Majority of Tenants Can Not Afford An Average Rent Rise

Majority of Tenants Can Not Afford An Average Rent Rise

Platinum Property Partners has released data that shows the majority of tenants could not afford an average rent rise that could be needed in order for landlords to stay profitable. Due to the changes that have come to the way mortgage interest payments are taxed. As of 6th April 2017, landlords have to pay a tax on part of their mortgage costs. The tax will affect higher rate taxpayers and nearly 500,000 landlords who will see themselves pushed in to this higher tax band because the changes will lead to an inflation of their rental income. In order to deal with this increase in tax, it is thought that around two thirds of landlords will look to increased rent in order to cope.

It is thought that landlords will need to increase rent by 20% in order to remain profitable as these changes come in. At the moment, the average UK rent is £895, which means that the rent increase could be up to £179 a month across the rental market. It is thought that tenant could avoid this increase by choosing HMOs, or houses with multiple occupancy. These shared houses will also share the cost of any rent increase. This means that the tax changes could lead to a potential increase of £19 for tenants in HMOs, which is a far more affordable cost.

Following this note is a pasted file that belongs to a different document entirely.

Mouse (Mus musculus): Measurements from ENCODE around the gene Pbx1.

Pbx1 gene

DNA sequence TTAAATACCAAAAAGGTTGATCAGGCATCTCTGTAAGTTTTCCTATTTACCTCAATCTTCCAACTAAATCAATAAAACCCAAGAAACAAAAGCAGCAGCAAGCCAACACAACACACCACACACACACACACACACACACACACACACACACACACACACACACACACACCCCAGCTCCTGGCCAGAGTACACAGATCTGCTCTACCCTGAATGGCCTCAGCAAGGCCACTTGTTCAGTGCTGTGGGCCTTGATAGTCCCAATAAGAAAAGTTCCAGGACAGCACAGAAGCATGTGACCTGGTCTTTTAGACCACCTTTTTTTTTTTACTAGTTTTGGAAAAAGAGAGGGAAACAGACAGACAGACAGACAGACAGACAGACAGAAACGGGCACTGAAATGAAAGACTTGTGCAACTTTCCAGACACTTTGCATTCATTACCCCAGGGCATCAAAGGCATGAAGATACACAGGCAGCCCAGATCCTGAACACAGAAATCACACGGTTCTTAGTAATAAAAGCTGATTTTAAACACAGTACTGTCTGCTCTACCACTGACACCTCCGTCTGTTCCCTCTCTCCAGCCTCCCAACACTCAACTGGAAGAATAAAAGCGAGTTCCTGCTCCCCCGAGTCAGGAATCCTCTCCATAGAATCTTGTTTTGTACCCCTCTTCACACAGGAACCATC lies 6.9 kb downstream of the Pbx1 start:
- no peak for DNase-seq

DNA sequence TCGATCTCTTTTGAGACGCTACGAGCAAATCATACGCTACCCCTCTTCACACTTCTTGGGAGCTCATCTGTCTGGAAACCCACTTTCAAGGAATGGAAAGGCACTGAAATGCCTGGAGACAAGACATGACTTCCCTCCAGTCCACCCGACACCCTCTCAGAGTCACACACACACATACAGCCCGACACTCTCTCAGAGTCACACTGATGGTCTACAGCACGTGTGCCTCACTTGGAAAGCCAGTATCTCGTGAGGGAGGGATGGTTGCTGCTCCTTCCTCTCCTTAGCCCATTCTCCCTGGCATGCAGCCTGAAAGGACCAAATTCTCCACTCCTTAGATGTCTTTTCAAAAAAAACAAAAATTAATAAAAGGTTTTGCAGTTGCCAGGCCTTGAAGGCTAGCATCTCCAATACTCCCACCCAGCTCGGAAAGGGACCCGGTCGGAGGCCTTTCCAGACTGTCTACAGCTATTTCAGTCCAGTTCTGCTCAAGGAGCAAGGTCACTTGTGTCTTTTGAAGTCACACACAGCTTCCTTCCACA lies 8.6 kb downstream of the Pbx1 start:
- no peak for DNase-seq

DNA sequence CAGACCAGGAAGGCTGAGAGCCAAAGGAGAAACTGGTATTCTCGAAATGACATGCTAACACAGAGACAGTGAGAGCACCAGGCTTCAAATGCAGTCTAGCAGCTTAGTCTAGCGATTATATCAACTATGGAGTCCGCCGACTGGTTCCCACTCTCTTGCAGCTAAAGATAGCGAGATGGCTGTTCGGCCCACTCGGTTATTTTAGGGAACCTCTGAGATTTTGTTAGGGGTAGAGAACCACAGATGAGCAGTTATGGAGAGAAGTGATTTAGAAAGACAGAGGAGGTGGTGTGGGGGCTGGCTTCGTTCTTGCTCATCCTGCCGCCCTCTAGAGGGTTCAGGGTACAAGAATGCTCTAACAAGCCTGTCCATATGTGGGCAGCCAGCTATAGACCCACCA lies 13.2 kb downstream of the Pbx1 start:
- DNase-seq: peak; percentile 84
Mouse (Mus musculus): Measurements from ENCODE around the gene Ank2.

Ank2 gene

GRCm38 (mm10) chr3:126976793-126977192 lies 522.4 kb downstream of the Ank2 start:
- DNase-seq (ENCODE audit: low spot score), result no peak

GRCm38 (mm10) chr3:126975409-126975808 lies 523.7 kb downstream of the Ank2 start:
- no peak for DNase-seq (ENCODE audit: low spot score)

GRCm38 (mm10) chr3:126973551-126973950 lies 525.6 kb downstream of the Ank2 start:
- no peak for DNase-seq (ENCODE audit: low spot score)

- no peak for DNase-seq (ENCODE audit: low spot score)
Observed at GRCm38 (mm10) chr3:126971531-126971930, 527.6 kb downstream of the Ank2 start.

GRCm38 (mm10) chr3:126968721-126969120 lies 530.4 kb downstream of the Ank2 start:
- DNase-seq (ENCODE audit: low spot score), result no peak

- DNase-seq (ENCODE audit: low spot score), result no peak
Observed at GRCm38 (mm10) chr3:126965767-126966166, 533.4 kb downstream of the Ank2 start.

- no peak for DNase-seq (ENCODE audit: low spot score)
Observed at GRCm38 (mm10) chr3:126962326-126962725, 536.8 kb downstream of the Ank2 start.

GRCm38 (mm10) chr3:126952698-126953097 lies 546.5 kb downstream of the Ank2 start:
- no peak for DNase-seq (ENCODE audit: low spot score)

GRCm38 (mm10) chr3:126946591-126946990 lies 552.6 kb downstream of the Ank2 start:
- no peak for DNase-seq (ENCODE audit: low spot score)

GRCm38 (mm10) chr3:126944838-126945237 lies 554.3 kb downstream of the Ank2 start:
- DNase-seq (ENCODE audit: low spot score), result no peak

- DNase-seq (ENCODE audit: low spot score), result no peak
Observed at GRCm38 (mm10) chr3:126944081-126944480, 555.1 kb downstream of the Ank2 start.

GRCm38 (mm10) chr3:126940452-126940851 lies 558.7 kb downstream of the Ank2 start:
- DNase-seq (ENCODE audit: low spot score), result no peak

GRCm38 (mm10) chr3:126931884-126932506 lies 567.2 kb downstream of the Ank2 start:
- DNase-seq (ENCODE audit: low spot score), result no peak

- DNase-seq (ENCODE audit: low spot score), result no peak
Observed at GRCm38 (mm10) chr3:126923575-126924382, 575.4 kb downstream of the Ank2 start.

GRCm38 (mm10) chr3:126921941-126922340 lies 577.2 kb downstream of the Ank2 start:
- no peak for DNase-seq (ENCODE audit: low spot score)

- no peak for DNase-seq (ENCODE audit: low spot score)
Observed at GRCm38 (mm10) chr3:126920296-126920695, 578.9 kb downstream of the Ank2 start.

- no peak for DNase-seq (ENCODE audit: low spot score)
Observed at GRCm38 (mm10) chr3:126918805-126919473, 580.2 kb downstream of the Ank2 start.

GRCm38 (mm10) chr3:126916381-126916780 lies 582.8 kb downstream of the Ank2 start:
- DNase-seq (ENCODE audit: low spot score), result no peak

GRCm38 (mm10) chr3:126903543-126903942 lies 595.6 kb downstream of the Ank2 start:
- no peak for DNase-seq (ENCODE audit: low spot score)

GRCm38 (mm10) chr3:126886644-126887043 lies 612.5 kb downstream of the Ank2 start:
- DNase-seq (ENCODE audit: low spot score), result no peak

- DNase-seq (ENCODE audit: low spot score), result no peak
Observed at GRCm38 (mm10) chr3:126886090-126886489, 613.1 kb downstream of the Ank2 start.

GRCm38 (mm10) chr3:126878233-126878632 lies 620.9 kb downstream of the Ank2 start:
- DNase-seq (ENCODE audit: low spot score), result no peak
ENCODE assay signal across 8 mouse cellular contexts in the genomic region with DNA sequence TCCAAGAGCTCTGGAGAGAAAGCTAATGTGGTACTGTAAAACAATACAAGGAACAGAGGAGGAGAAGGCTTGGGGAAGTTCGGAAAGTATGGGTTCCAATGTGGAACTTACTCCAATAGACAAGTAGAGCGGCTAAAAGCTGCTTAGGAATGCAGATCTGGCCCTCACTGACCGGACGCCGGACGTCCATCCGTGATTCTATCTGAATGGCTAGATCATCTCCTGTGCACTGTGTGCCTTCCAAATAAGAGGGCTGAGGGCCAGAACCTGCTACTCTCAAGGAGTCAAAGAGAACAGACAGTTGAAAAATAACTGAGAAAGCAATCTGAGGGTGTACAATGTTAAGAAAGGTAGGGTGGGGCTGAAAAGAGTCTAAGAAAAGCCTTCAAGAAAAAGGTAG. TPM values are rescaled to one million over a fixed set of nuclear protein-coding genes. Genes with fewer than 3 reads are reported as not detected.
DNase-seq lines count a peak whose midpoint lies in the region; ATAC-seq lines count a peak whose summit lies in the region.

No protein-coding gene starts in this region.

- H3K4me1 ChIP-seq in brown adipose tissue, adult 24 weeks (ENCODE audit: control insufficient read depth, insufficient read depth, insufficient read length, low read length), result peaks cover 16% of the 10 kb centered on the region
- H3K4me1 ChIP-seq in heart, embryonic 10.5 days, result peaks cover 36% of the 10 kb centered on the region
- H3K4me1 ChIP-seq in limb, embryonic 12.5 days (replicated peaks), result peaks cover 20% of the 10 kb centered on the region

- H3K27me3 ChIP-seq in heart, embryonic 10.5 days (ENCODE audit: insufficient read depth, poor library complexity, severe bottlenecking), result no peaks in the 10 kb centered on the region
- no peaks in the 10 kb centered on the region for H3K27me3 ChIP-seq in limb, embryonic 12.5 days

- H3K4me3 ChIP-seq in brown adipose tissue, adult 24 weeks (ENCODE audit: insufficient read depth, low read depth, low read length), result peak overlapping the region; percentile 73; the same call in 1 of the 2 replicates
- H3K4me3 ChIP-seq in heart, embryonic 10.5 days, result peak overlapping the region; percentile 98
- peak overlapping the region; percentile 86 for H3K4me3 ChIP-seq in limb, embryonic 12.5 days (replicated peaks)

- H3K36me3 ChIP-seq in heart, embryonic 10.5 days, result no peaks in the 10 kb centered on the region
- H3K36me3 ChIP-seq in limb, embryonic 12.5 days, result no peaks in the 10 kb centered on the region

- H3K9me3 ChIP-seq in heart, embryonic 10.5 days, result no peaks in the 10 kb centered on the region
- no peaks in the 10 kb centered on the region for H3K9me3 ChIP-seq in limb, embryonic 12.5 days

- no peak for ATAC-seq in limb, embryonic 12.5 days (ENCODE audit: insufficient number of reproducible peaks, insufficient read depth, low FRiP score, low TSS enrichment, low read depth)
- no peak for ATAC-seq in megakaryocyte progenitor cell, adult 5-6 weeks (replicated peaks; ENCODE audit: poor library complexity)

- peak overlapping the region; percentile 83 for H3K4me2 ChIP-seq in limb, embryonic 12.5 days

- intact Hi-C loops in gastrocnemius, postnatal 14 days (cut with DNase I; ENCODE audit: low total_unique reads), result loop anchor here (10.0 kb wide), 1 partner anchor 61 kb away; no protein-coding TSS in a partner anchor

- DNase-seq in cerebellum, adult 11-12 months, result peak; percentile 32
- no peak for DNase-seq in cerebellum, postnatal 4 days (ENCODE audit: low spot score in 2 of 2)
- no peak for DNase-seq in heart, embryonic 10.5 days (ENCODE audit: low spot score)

79% of tenants have said that they could not afford a rent increase of nearly £180, saying they would have to look for cheaper accommodation. It is also thought that HMO landlords may not have to increase their rents due to these changes because their properties already generate up to four times the income of a single occupancy property. HMO tenant already benefit from lower rents by sharing with other tenants, making any rent increases more affordable. It is thought that the rent increases in HMO could be up to £112 per property, which when divided by six tenants would only be £19. From the data presented, 76% of tenants have suggested that they would be able to afford a rent increase of £25.

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